- The Coffin Path.
- Katherine Clements.
- 384 pages.
- Ghost Stories / Gothic / Historical / Horror / Fiction.
- My Rating: Hell Yeah Book Review.
Maybe you’ve heard tales about Scarcross Hall, the house on the old coffin path that winds from village to moor top. They say there’s something up here, something evil.
Mercy Booth isn’t afraid. The moors and Scarcross are her home and lifeblood. But, beneath her certainty, small things are beginning to trouble her. Three ancient coins missing from her father’s study, the shadowy figure out by the gatepost, an unshakeable sense that someone is watching.
When a stranger appears seeking work, Mercy reluctantly takes him in. As their stories entwine, this man will change everything. She just can’t see it yet.
I received a free copy of this book courtesy of the publisher and through bookbridgr in exchange for an honest review.
When it comes through your door
Unless you just want some more
I think you better call (ghostbusters)
Who ya gonna call? (ghostbusters)
Who ya gonna call? (ghostbusters)
Let’s be honest, it would have been remiss of me not to have used the Ghostbusters theme in a review for a ghost story! 👻👻👻
The Coffin Path is a ghost story set in the 17th century and takes place within the confines of Scarcross Hall an isolated, remote and rundown house and sheep farm located up on the wild, untamed and harsh Yorkshire Moors.
Scarcross Hall is owned by Bartram Booth, he is the master of the house and lives there along with his daughter Mercy and their housekeeper Agnes (though Agnes is much more than just the housekeeper, she is like part of their family and her life is intertwined with that of the Booth’s).
Bartram is getting on in years and while he is still master of the house it is in name only and it is now left to Mercy to oversee the sheep farming. Each season men come looking for work to help with the sheep farming, this season, a mysterious stranger, Ellis Ferreby appears from on the moors seeking employment as a shepherd.
One coin marks the first to go,A second bodes the fall,The third will seal a sinner’s fate,The Devil take them all.
At around the same time as the arrival of Ferreby up on the moors Mercy feels a malevolent presence watching her and three golden coins that hold ominous portents are found to be missing from Scarcross Hall.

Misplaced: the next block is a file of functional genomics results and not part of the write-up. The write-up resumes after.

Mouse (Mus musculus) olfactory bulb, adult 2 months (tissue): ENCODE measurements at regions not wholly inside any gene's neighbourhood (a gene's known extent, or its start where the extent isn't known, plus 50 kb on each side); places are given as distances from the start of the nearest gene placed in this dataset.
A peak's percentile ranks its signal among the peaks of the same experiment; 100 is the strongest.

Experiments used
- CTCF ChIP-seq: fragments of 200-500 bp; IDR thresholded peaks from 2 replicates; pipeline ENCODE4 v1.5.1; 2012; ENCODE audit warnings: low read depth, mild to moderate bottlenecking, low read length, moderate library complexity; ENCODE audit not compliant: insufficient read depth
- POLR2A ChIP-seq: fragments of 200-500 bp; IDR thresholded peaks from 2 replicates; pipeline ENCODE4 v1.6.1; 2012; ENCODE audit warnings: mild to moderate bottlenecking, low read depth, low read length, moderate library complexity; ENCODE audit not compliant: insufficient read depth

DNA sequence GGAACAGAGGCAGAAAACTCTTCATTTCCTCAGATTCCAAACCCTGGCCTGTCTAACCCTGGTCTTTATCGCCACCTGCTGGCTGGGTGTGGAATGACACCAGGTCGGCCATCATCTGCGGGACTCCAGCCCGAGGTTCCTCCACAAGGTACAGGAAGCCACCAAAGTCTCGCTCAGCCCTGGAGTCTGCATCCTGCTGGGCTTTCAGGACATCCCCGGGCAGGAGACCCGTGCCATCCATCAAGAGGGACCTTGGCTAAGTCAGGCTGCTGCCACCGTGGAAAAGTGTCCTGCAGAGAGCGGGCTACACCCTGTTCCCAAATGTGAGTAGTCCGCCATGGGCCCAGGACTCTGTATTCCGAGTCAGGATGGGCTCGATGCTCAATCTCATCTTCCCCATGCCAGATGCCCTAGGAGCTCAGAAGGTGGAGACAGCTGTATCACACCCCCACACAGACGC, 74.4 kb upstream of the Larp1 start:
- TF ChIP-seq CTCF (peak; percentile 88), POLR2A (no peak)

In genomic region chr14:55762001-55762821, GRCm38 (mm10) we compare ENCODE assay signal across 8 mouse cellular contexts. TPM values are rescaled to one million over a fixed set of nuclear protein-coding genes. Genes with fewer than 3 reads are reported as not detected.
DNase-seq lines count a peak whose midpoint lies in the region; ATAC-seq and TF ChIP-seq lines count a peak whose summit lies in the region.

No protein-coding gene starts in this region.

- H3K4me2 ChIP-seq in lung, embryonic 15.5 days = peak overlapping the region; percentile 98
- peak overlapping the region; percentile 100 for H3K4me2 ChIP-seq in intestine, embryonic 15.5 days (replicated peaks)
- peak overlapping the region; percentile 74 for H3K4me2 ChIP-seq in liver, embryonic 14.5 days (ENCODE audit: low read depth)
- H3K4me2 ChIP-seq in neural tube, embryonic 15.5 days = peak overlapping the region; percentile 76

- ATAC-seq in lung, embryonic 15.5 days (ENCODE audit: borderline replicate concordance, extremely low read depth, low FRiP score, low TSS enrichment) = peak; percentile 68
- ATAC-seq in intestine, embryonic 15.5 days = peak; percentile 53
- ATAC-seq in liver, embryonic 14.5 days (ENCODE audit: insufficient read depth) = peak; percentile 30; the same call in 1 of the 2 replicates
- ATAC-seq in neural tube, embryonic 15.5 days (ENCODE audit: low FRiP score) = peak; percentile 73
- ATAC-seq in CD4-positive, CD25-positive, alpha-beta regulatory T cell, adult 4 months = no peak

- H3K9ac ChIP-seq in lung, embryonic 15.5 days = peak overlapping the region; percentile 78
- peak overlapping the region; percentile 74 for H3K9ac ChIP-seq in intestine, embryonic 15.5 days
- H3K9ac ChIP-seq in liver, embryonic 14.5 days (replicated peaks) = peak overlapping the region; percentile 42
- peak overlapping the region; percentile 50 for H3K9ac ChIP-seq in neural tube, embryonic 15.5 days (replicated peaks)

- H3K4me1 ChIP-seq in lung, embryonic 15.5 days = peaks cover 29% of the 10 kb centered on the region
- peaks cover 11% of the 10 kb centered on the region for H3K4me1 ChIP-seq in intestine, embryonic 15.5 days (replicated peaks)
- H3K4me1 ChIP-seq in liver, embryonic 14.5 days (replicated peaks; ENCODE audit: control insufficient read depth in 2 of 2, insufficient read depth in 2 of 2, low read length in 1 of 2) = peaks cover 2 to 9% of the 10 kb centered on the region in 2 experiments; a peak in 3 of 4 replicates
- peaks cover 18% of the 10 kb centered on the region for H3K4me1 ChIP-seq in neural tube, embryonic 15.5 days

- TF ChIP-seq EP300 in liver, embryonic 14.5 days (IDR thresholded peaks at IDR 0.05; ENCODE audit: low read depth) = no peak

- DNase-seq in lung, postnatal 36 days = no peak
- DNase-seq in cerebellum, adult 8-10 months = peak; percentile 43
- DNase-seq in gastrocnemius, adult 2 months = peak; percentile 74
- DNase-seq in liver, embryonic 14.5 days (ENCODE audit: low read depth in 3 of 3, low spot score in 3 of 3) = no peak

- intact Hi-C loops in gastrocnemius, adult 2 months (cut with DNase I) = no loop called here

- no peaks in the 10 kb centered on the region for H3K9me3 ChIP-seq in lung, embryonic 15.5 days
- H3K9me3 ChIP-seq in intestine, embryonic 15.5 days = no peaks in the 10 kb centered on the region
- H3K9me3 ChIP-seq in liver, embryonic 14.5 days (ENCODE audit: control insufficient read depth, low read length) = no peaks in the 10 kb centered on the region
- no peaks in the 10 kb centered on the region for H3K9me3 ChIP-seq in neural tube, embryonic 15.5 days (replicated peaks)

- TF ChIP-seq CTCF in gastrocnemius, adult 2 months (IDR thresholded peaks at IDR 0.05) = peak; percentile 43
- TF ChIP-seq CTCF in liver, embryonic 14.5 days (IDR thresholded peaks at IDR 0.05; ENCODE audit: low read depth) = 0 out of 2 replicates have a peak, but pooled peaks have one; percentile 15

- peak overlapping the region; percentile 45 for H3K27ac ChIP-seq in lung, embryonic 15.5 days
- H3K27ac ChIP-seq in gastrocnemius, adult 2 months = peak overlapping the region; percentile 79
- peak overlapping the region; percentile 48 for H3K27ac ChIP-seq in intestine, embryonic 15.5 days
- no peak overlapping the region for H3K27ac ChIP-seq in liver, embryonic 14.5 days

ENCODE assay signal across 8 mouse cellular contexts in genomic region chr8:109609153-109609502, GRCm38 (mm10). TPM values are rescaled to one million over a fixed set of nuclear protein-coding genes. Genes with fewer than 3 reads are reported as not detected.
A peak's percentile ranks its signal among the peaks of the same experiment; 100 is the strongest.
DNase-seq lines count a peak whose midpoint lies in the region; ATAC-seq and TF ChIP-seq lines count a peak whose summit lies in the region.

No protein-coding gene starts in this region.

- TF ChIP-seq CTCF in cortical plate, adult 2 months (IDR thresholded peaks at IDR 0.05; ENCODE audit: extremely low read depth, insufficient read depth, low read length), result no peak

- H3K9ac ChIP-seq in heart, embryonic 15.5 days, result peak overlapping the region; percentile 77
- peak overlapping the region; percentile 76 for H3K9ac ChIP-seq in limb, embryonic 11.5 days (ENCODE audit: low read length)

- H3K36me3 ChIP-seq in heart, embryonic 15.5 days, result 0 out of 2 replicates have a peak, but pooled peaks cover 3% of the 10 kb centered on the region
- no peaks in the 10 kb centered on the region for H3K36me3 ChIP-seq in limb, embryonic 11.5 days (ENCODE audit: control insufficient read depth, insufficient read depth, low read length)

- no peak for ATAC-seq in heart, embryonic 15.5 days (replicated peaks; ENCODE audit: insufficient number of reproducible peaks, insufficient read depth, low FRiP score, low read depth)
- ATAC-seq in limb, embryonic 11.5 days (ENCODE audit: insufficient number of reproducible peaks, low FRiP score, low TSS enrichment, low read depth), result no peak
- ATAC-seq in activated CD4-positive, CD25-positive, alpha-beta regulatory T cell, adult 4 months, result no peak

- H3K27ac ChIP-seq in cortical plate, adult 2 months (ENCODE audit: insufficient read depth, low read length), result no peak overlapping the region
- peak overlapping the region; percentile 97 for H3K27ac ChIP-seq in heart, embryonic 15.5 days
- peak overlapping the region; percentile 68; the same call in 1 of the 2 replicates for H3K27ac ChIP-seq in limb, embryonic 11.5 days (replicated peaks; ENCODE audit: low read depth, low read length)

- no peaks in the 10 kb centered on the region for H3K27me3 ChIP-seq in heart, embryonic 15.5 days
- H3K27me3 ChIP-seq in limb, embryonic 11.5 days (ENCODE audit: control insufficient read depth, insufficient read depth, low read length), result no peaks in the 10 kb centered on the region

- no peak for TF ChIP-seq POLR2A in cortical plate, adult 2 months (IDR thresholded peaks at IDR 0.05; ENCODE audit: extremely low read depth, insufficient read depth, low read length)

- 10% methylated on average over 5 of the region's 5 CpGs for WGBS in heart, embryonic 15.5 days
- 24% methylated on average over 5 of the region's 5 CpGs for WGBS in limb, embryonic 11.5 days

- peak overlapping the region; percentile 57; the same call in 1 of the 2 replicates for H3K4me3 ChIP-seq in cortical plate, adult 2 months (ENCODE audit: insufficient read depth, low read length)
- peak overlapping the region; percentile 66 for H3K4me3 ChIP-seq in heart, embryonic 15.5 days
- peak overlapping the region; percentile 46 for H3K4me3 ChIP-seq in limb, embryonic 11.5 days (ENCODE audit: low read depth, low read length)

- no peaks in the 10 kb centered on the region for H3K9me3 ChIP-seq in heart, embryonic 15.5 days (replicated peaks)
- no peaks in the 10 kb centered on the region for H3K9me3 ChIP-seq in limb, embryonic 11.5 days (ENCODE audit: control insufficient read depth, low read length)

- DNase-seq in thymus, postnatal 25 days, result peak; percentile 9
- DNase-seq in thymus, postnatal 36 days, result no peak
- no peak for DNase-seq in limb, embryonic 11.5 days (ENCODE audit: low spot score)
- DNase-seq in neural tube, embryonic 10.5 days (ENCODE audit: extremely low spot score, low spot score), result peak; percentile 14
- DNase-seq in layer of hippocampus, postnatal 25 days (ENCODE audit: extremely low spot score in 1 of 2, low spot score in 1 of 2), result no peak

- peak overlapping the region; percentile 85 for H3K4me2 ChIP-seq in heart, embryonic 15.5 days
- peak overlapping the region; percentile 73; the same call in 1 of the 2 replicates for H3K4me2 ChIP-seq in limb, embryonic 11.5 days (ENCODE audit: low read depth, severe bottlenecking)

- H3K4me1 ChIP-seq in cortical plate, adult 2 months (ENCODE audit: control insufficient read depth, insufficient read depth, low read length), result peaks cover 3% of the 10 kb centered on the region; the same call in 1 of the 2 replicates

The ‘coffin path‘ of the book’s title denotes the pathway that leads from Scarcross Hall to the church in the nearby village and it is the only way to reach the Hall itself. Yes, for those of you wondering Scarcross Hall has a cursed history which ties into ‘the coffin path‘ name but if you want to know more then you will have to read the book to find out what it is.
For the most part, The Coffin Path is told from the perspective of Mercy Booth. Though, the narration does switch at times to focus on the stranger who has arrived looking for work at Scarcross Hall, Ellis Ferreby.
The chapters from Mercy’s point of view are told in the first person whilst the chapters from Ferreby’s point of view are told from the third person perspective. I have to admit that the change in switching from one style to the other was at first slightly jarring but it works well and helps to highlight the fact that The Coffin Path is very much Mercy’s story.
I found Mercy to be an engaging character who is strong, determined and fiercely passionate about her independence and Scarcross Hall. Ellis Ferreby is also an intriguing character. A wanderer and stellar shepherd you know that he is keeping secrets and struggling with his past and you are awaiting those secrets to be revealed so that we can find out what his true intentions are.
In a book like The Coffin Path for me, the setting is just as important to the story being told as the characters and the events that transpire and I felt that the balance between the three was spot on. With Scarcross Hall and the surrounding moors Clements succeeds in creating a desolate and lonely location that is evocatively described and transports you back to when the story takes place. Her setting is also filled with a dark and gothic imagery that fully incorporates and depicts the harshness, poverty, beliefs and superstitions of the time.
Clements handles the supernatural/ghost aspect of the story really well. It’s definitely not a case of Casper the friendly ghost and the supernatural occurrences, disturbances and goings-on that take place are chilling and menacing. Nothing that happens in The Coffin Path is ever surreal, silly or over the top, you don’t have to suspend your disbelief and Clements allows you, the reader and your imagination the chance to play its part too (one bit in particular springs to mind that you are left to come to your own conclusion over). And, let’s be honest, we’ve all heard strange noises and things that go bump in the night.
I feel the need to mention that there are a couple of scenes involving animals that some readers might find unsettling. But, they haven’t been added merely for the shock value, they aren’t glorified and they add to the story that Clements is telling.
The Coffin Path is a haunting slow burn of a ghost story that is filled with secrets and a creeping sense of unease and trepidation throughout its length as you know that things are only going to escalate and get worse for Mercy and Scarcross Hall.
Clements writing is very atmospheric and eerie. She gives her tale plenty of time to build, ramping up the tension and allowing it the opportunity to really get under your skin which combined with her sublime storytelling weaves (or should that be knits, you know, sheep farming, sheep, wool, knitting) a thoroughly creepy and brooding read.
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